What the Women of Africa Have Taught Me

By Piyushi Dhir

Africa- a journey of constant new discoveries and rich new experiences.

From the very beginning since I arrived in Ivory Coast, I was drawn to the women here. Perhaps, because I could relate to them when everything else was foreign or may be, because they were such a contrast to the stereotypes of women I have grown up with.

And it is not the colour of the skin that I refer to. Contrary to the norm in the West and now even, Asia, big is beautiful here. The women, generally speaking, believe in eating well and maintaining buxom bodies. One cannot help but admire the confidence they ooze as they flaunt their generous curves, large built and strong forms in sassy attire. Rising bosoms meet plunging necklines and abundant posteriors fill out fitting skirts in a bold statement that celebrates their femininity.

With complexions ranging from milk chocolate to midnight black, many of them are blessed with high cheekbones and ivory-smooth skin. Add large-almond shaped eyes and you have a beauty that is waiting to be captured by an artist.

Ivorian painter Kassi celebrates big African women in his work

Ivorian painter Kassi celebrates big African women in his work

The class, the background, the standing in society- none of it matters. The maid, the cleaner, the salesgirl may change into practical clothing when at work, but when it is time to step out, they don their most stylish outfits to face the world. With her well-coiffured head, chic attire and classy handbag, the African woman will leave you hard-pressed to identify her religion or status in society.

Braided Hair

Braided Hair

Talking of coiffured heads, the African tresses are an altogether novel matter. With a natural growth that is rough and thick, tight braids offer a solution that keeps the hair in place for weeks together. Women may also have their thick crop braided with a blend of coloured extensions, bestowing beautiful hues in all shades upon their crowning glory.

Alternately, one may just opt for a mop of artificial hair. Fashionable wigs in all shapes, sizes and colours abound in the bigger cities offering good business to shops that specialize in manes. It is quite a challenge for an outsider, to gather from a single glance whether a woman is sporting natural hair, an artificial crop or an amalgamation of the two!

When it comes to clothing, the typical attire for an Ivorian woman is a snug, often off-shoulder short blouse, combined with a mermaid-like fitting long skirt. A strong scarf tied around the head may serve as a turban, and is more commonly seen among older women. The colours and designs of their garments are loud, big and cheerful, just as they are. The reds, yellows, oranges and bright blues with large circles, huge flowers and vast patterns complement their vociferous, jovial nature.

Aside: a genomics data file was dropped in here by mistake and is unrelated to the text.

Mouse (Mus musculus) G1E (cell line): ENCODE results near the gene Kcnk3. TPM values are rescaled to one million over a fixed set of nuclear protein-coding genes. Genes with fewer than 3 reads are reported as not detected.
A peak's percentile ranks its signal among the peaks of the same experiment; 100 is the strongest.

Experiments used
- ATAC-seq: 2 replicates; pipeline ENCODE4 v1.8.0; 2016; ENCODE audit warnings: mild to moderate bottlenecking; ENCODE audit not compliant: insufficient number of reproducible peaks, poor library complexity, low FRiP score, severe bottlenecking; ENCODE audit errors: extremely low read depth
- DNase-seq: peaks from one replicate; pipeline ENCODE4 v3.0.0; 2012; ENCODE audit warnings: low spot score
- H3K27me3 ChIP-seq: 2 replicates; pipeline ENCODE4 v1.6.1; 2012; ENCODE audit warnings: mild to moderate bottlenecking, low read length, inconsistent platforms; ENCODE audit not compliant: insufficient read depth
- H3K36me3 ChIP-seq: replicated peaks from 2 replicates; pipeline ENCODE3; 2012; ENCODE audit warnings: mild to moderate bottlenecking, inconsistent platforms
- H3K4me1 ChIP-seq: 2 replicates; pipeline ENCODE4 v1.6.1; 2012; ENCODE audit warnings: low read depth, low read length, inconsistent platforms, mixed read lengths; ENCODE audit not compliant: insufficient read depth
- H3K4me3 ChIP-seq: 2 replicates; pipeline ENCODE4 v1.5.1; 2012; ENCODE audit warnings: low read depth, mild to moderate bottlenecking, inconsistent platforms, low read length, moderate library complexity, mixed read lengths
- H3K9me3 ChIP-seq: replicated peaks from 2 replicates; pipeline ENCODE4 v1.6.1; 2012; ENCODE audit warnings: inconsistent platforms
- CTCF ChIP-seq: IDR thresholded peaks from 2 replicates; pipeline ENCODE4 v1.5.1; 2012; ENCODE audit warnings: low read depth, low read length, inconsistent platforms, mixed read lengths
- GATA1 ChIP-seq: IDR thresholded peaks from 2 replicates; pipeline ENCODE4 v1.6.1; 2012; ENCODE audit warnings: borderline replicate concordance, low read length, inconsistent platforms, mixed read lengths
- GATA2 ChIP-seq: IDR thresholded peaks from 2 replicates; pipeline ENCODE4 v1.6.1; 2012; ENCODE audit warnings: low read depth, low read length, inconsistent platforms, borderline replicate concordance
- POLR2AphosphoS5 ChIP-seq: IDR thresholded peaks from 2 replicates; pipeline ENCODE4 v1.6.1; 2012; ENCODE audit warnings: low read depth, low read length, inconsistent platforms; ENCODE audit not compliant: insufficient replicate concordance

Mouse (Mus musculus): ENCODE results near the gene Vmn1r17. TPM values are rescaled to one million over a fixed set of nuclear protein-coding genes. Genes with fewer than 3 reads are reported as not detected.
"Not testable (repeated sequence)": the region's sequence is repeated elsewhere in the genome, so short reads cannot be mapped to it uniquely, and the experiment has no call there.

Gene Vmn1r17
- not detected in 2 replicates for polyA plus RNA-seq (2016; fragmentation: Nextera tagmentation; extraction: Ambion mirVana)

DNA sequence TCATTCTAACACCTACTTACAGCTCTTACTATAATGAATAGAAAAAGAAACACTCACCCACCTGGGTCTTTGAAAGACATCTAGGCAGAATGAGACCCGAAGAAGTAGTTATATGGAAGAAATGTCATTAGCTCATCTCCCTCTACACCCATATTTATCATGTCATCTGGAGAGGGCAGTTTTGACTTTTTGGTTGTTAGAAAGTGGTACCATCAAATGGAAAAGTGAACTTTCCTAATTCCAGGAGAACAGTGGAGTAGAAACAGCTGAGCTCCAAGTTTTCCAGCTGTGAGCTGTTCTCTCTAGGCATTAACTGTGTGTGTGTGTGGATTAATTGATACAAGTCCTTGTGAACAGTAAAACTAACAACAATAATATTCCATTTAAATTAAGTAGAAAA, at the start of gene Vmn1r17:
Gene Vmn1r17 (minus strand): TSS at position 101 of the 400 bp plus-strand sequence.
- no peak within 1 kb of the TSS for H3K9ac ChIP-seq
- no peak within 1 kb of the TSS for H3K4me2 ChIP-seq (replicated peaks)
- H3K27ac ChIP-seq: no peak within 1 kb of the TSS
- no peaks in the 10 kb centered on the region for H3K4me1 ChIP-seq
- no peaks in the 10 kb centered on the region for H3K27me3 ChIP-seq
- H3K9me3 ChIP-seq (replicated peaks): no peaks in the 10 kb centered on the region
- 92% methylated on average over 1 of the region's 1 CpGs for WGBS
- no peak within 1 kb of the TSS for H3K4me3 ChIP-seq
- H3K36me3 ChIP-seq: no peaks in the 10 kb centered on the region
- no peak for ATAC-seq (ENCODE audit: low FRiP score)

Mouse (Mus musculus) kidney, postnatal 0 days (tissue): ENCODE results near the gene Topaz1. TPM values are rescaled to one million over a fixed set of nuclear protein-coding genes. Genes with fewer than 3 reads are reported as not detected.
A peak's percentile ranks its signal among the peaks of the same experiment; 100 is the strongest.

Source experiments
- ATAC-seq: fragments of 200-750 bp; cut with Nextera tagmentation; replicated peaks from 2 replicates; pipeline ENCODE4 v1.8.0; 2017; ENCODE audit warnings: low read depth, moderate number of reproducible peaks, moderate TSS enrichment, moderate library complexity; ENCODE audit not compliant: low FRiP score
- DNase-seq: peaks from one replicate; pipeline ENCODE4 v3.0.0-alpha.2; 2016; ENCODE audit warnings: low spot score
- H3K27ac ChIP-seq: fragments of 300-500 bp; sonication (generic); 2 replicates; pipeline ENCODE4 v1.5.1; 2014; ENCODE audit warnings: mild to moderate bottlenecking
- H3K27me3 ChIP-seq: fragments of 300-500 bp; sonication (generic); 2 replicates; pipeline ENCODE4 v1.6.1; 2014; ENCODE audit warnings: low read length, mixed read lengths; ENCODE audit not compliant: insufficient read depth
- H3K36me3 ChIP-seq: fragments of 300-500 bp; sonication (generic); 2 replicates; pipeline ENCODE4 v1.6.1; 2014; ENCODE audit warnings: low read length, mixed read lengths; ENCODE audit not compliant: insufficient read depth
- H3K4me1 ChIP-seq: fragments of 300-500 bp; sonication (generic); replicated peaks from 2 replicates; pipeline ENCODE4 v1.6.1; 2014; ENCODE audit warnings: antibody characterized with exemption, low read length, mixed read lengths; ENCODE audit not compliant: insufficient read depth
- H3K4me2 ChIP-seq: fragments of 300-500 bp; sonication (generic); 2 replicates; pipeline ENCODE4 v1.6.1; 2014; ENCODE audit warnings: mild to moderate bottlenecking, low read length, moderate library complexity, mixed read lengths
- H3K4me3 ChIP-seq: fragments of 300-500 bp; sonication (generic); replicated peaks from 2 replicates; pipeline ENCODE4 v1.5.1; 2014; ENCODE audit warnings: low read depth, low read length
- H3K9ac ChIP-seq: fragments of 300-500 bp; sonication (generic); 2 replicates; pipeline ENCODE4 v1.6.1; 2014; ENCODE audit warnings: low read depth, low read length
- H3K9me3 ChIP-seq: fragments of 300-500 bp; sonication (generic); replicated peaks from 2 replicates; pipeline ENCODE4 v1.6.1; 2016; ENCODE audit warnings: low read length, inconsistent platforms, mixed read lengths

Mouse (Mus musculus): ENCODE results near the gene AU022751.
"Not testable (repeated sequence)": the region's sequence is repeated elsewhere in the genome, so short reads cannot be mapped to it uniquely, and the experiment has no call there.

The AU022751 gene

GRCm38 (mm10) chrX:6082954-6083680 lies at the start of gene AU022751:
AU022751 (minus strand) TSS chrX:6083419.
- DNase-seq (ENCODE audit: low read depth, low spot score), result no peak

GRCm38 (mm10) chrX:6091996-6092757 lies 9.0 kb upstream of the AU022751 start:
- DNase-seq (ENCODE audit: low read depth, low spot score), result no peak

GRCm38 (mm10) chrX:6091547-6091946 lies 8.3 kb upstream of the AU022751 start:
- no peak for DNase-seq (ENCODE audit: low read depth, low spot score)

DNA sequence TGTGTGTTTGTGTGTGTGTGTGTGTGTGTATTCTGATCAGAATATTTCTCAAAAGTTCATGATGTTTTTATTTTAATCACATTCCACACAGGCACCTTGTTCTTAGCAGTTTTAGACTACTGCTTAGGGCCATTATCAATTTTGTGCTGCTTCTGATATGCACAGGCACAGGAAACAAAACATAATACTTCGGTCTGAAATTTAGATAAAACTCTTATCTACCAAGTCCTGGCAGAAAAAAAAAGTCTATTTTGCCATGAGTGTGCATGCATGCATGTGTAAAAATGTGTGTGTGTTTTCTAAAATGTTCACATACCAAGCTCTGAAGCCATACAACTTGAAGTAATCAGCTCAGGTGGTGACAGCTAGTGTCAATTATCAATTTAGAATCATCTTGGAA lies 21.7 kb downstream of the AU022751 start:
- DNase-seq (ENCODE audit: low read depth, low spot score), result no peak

Traditional African Skirt and Blouse

Traditional African Skirt and Blouse

The broad-minded culture does not only reflect in their clothing, but also in their way of life. Having children by the dozens is not uncommon, neither is a variety of fathers for their litter. Marriages are not seen as essential and sometimes take place when they are much older and already have a substantial brood of offspring. Ivorians have equal measure of Christians and Muslims. It is the Muslims especially, who don’t flinch from having multiple wives or different families in different cities!

Kids Strapped to their Mothers' Backs

Kids Strapped to their Mothers’ Backs

Strong and hardy, women don’t flinch from work and can be seen performing all kinds of tasks in myriad professions. They do not let their little ones encumber them in any way.

Strapped tight around the backs of their mothers, these tiny tots don’t bawl, but gaze out from their vantage point at the world, unfazed, and even fall off to sleep right there, suspended on faith and love!



The women here inspire me and this is what they’ve taught me:

You can be beautiful, but you don’t have to be fragile. Be robust, resilient and hard-working!

You can be sexy, but you don’t have to be skinny. Be proud of and flaunt your curves!

You may be underprivileged, but you don’t have to be downcast. Be cheerful and merry at all times!

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About the Author

Piyushi Dhir is the author of 'In Search of Love', 'I'm Yours, The Next Time', 'Silent Promises' and 'Enmeshed Evermore'. She is a contributor in 'Nineteen Tales of COVID-19', a collection of short stories. A voracious reader, a keen traveler, a businesswoman and a mom, Piyushi currently resides in Canada. A nomad at heart, she loves to discover new places and capture the hues of life with her pen.